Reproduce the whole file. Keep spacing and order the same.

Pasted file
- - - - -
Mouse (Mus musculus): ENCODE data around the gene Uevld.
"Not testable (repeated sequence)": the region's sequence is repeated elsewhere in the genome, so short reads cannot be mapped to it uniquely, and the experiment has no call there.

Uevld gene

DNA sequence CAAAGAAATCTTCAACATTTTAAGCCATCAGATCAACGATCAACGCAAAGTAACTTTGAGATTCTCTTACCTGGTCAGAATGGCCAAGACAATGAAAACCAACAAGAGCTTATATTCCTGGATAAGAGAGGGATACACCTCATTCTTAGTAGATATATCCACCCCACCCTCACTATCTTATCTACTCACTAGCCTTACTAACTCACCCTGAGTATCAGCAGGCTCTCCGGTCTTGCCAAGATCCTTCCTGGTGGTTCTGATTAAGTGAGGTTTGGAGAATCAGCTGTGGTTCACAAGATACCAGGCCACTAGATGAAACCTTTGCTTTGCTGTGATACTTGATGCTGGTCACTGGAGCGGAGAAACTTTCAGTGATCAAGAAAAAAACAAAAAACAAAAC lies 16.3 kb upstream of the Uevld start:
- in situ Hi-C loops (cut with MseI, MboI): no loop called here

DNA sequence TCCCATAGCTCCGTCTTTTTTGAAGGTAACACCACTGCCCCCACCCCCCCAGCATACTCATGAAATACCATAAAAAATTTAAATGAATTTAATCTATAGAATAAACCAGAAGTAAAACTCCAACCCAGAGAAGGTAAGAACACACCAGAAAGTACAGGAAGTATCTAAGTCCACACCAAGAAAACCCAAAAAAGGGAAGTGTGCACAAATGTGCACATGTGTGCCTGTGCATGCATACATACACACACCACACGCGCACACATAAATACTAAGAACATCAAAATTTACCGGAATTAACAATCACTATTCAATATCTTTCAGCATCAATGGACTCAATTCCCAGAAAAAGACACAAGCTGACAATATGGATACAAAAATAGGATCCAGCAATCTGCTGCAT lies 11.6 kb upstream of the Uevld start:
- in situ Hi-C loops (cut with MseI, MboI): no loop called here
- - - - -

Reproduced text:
Mouse (Mus musculus): ENCODE data around the gene Uevld.
"Not testable (repeated sequence)": the region's sequence is repeated elsewhere in the genome, so short reads cannot be mapped to it uniquely, and the experiment has no call there.

Uevld gene

DNA sequence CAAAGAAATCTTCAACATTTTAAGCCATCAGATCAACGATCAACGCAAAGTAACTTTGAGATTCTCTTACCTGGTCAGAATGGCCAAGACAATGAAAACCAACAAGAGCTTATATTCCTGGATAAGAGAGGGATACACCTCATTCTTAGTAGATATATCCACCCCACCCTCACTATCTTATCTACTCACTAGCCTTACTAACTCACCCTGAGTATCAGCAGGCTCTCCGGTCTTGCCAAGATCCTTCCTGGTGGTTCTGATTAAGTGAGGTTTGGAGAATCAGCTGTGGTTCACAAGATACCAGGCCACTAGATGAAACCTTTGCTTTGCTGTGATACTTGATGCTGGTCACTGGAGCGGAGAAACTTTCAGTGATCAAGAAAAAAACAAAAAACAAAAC lies 16.3 kb upstream of the Uevld start:
- in situ Hi-C loops (cut with MseI, MboI): no loop called here

DNA sequence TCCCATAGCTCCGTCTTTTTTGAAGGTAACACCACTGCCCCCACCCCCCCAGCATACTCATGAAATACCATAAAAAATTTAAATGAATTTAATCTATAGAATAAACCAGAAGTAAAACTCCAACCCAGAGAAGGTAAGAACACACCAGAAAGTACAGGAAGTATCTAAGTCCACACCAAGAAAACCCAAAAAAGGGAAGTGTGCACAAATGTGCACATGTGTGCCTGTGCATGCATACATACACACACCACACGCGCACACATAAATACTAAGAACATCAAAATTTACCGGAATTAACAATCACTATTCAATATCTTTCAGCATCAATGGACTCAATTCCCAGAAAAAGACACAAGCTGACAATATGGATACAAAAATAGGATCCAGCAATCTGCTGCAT lies 11.6 kb upstream of the Uevld start:
- in situ Hi-C loops (cut with MseI, MboI): no loop called here